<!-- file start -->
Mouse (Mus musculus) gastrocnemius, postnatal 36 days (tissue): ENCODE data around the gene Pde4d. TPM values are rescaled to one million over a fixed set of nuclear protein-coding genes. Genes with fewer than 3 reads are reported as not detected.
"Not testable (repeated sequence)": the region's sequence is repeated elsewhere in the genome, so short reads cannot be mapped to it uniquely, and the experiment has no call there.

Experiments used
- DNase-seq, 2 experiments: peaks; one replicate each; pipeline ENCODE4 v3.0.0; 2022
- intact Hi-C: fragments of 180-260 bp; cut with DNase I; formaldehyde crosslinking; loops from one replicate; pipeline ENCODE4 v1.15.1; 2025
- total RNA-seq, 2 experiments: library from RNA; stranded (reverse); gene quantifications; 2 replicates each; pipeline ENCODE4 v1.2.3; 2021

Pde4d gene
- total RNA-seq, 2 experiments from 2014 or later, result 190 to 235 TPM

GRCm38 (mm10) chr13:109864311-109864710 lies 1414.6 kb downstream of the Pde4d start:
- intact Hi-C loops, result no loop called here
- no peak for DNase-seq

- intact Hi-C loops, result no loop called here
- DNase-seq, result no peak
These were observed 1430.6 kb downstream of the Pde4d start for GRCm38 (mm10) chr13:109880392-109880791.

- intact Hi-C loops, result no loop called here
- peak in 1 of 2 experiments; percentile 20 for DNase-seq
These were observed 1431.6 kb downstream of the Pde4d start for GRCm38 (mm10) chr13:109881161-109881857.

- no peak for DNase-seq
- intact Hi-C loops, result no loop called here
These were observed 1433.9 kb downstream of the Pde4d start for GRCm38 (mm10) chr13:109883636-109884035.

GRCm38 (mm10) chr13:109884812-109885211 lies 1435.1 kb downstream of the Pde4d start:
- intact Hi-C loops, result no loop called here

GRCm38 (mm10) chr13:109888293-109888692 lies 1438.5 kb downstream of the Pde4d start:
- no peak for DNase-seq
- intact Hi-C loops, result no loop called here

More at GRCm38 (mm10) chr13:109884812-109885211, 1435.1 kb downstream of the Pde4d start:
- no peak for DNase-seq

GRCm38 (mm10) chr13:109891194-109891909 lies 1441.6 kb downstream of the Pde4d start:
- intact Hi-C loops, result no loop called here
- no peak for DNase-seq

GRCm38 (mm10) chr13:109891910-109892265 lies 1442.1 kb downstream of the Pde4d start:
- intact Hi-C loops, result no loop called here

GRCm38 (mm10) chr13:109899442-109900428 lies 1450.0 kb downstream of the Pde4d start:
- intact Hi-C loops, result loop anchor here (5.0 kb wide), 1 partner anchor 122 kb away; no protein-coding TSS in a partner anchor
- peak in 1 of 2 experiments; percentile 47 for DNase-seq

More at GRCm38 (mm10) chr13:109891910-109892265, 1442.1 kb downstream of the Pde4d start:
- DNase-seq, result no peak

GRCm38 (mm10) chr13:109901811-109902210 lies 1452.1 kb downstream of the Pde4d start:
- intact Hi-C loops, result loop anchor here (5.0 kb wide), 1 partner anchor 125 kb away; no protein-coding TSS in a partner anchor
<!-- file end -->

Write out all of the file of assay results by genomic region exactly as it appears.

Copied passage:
Mouse (Mus musculus) gastrocnemius, postnatal 36 days (tissue): ENCODE data around the gene Pde4d. TPM values are rescaled to one million over a fixed set of nuclear protein-coding genes. Genes with fewer than 3 reads are reported as not detected.
"Not testable (repeated sequence)": the region's sequence is repeated elsewhere in the genome, so short reads cannot be mapped to it uniquely, and the experiment has no call there.

Experiments used
- DNase-seq, 2 experiments: peaks; one replicate each; pipeline ENCODE4 v3.0.0; 2022
- intact Hi-C: fragments of 180-260 bp; cut with DNase I; formaldehyde crosslinking; loops from one replicate; pipeline ENCODE4 v1.15.1; 2025
- total RNA-seq, 2 experiments: library from RNA; stranded (reverse); gene quantifications; 2 replicates each; pipeline ENCODE4 v1.2.3; 2021

Pde4d gene
- total RNA-seq, 2 experiments from 2014 or later, result 190 to 235 TPM

GRCm38 (mm10) chr13:109864311-109864710 lies 1414.6 kb downstream of the Pde4d start:
- intact Hi-C loops, result no loop called here
- no peak for DNase-seq

- intact Hi-C loops, result no loop called here
- DNase-seq, result no peak
These were observed 1430.6 kb downstream of the Pde4d start for GRCm38 (mm10) chr13:109880392-109880791.

- intact Hi-C loops, result no loop called here
- peak in 1 of 2 experiments; percentile 20 for DNase-seq
These were observed 1431.6 kb downstream of the Pde4d start for GRCm38 (mm10) chr13:109881161-109881857.

- no peak for DNase-seq
- intact Hi-C loops, result no loop called here
These were observed 1433.9 kb downstream of the Pde4d start for GRCm38 (mm10) chr13:109883636-109884035.

GRCm38 (mm10) chr13:109884812-109885211 lies 1435.1 kb downstream of the Pde4d start:
- intact Hi-C loops, result no loop called here

GRCm38 (mm10) chr13:109888293-109888692 lies 1438.5 kb downstream of the Pde4d start:
- no peak for DNase-seq
- intact Hi-C loops, result no loop called here

More at GRCm38 (mm10) chr13:109884812-109885211, 1435.1 kb downstream of the Pde4d start:
- no peak for DNase-seq

GRCm38 (mm10) chr13:109891194-109891909 lies 1441.6 kb downstream of the Pde4d start:
- intact Hi-C loops, result no loop called here
- no peak for DNase-seq

GRCm38 (mm10) chr13:109891910-109892265 lies 1442.1 kb downstream of the Pde4d start:
- intact Hi-C loops, result no loop called here

GRCm38 (mm10) chr13:109899442-109900428 lies 1450.0 kb downstream of the Pde4d start:
- intact Hi-C loops, result loop anchor here (5.0 kb wide), 1 partner anchor 122 kb away; no protein-coding TSS in a partner anchor
- peak in 1 of 2 experiments; percentile 47 for DNase-seq

More at GRCm38 (mm10) chr13:109891910-109892265, 1442.1 kb downstream of the Pde4d start:
- DNase-seq, result no peak

GRCm38 (mm10) chr13:109901811-109902210 lies 1452.1 kb downstream of the Pde4d start:
- intact Hi-C loops, result loop anchor here (5.0 kb wide), 1 partner anchor 125 kb away; no protein-coding TSS in a partner anchor